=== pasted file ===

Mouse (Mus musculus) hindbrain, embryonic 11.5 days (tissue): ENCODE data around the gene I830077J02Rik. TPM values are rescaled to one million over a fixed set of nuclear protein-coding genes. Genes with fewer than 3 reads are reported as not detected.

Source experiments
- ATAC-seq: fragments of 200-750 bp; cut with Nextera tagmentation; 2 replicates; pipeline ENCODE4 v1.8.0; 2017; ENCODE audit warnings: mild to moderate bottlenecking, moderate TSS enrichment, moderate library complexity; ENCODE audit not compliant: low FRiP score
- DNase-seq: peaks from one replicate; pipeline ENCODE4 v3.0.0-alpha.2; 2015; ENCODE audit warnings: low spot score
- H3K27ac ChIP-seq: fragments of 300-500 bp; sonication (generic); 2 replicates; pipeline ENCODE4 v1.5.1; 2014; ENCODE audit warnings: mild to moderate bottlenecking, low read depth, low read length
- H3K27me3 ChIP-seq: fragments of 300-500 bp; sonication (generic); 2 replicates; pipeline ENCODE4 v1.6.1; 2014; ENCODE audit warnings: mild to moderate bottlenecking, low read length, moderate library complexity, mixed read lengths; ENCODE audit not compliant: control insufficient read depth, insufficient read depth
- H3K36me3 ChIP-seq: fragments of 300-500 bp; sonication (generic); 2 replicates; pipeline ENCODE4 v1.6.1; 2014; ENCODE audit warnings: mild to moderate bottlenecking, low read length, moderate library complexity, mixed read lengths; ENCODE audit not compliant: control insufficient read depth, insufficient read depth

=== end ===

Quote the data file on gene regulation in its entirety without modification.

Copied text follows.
Mouse (Mus musculus) hindbrain, embryonic 11.5 days (tissue): ENCODE data around the gene I830077J02Rik. TPM values are rescaled to one million over a fixed set of nuclear protein-coding genes. Genes with fewer than 3 reads are reported as not detected.

Source experiments
- ATAC-seq: fragments of 200-750 bp; cut with Nextera tagmentation; 2 replicates; pipeline ENCODE4 v1.8.0; 2017; ENCODE audit warnings: mild to moderate bottlenecking, moderate TSS enrichment, moderate library complexity; ENCODE audit not compliant: low FRiP score
- DNase-seq: peaks from one replicate; pipeline ENCODE4 v3.0.0-alpha.2; 2015; ENCODE audit warnings: low spot score
- H3K27ac ChIP-seq: fragments of 300-500 bp; sonication (generic); 2 replicates; pipeline ENCODE4 v1.5.1; 2014; ENCODE audit warnings: mild to moderate bottlenecking, low read depth, low read length
- H3K27me3 ChIP-seq: fragments of 300-500 bp; sonication (generic); 2 replicates; pipeline ENCODE4 v1.6.1; 2014; ENCODE audit warnings: mild to moderate bottlenecking, low read length, moderate library complexity, mixed read lengths; ENCODE audit not compliant: control insufficient read depth, insufficient read depth
- H3K36me3 ChIP-seq: fragments of 300-500 bp; sonication (generic); 2 replicates; pipeline ENCODE4 v1.6.1; 2014; ENCODE audit warnings: mild to moderate bottlenecking, low read length, moderate library complexity, mixed read lengths; ENCODE audit not compliant: control insufficient read depth, insufficient read depth